Virginia Tech expert: Is providing preschool for lower-income families enough?
Low-income families have fewer high-quality resources available to support their young children. Governor Ralph Northam’s executive directive to establish an executive leadership team to focus on school readiness is a step in the right direction.
Low-income families have fewer high-quality resources available to support their young children, so Governor Ralph Northam’s executive directive to establish an executive leadership team to focus on school readiness is a step in the right direction of providing high-quality care and education for these children, according to Cindy Smith, director of the Virginia Tech Children’s Emotions Lab.
Executive Directive Four for 2019 creates a team to establish preschool programs for all of Virginia’s low-income families by 2025.
Smith, who also serves as a faculty member and director of graduate studies in the Department of Human Development and Family Science, cautions that the governor’s leadership team will need to consider several factors for the project to have a lasting impact.
“Even if Virginia creates these programs, the quality will be compromised if we cannot pay the teachers and administrators what they deserve,” she said. “The educators and preschool staff play such an important role in supporting our state’s youngest citizens. The need for well-educated, high-quality teachers is imperative because these are the people who will carry out the goal of increasing high-quality child care and education.”
In addition, Smith defines a need for specific types of programming.
“Developmentally appropriate curriculum for preschool-aged children would focus on social and emotional development and academic skills in a play-based curriculum,” Smith said. “Play is so beneficial for children of this age, and they can learn so many academic skills by engaging in play. Play provides opportunities to try out different roles, such as through pretend play, which supports children’s cognitive development and language skills. Play also provides children with opportunities to develop social skills.
“Playing games with children can teach them about taking turns, as well as numbers, letters, and colors. Play provides learning in a context where children have fun and are therefore motivated to learn. So many programs focus on rote learning, such as asking children to recite the alphabet together, using flash cards to teach colors, or having children trace letters. Asking children to do these activities without a meaningful context doesn’t support intrinsic, self-motivated, engaged learning in the same way that a play-based curriculum does.”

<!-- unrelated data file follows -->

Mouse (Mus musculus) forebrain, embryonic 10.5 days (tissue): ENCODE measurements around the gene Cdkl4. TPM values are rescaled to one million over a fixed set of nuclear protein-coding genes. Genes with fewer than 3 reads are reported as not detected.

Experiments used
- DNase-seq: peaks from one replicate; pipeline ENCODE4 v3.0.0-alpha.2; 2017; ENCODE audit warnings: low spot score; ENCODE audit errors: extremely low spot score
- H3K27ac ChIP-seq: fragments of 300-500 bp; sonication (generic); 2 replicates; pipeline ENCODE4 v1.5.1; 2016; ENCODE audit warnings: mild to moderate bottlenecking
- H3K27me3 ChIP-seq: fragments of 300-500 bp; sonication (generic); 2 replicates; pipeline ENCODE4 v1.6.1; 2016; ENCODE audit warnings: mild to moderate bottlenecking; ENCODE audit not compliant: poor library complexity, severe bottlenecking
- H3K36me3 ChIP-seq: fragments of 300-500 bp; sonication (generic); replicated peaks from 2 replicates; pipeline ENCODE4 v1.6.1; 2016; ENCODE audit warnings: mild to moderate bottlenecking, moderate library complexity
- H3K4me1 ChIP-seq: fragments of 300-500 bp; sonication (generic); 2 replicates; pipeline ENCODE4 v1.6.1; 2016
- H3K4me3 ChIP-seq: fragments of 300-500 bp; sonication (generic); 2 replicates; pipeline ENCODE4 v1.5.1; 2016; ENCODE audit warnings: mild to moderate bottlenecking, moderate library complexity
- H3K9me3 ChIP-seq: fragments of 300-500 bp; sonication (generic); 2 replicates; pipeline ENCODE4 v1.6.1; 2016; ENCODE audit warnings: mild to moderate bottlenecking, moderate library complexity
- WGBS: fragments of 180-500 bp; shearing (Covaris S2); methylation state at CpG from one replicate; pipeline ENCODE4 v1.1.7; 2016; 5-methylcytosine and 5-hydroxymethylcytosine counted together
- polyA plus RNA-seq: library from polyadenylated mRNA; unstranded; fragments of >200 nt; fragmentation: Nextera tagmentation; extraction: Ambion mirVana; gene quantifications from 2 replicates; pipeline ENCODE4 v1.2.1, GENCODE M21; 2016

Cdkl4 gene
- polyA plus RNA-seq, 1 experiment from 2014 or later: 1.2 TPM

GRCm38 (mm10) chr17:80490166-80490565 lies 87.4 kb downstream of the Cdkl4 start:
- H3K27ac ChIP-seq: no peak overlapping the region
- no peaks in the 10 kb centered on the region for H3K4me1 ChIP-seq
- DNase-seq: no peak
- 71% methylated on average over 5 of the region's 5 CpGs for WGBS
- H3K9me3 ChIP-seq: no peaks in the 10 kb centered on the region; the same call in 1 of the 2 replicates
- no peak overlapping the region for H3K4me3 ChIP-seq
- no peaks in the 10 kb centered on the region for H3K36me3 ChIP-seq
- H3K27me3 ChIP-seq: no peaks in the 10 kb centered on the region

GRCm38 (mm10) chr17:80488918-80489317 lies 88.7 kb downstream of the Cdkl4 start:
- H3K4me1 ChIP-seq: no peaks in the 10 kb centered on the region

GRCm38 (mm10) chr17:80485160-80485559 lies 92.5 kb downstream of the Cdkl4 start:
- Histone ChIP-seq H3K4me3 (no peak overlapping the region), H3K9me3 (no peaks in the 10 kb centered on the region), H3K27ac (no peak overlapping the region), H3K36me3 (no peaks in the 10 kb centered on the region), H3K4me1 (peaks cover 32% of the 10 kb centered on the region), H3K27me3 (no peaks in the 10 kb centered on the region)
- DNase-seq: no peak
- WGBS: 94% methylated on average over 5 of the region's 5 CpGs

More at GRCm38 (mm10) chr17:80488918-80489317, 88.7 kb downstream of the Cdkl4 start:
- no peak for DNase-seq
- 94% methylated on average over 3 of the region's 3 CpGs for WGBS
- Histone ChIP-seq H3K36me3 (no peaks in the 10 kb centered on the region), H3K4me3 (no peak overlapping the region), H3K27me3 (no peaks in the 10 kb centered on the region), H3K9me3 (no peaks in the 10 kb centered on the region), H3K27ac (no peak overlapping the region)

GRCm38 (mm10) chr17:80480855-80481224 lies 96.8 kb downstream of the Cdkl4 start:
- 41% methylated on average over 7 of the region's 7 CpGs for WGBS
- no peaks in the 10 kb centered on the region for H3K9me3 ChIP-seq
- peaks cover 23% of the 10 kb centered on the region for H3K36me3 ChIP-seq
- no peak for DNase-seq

But she also advocates that the program needs to start earlier than preschool.
“The focus on three- and four-year-olds is a start in the right direction, but families need safe, dependable, and quality care for their children starting at birth,” Smith said. “The focus on preschoolers ignores the needs of families following the birth of their children. It also ignores the importance of early stimulating environments for infants and toddlers. Just as providing high-quality care and education helps prepare preschoolers for their next step in elementary school, providing high-quality care and education for infants and toddlers helps them prepare for preschool.”
Cindy Smith is an associate professor in human development and family science at Virginia Tech, where she directs the Children’s Emotions Lab.
Smith’s research focuses on the social and emotional development of young children, parent-child interactions, and the impact of parent characteristics such as personality, marital relations, and family stress on parenting behaviors. She is a two-time Generations United Award winner and has received several other awards and grants from Virginia Tech.
To secure an interview with Cindy Smith, contact Bill Foy by email, or by phone at 540-998-0288.
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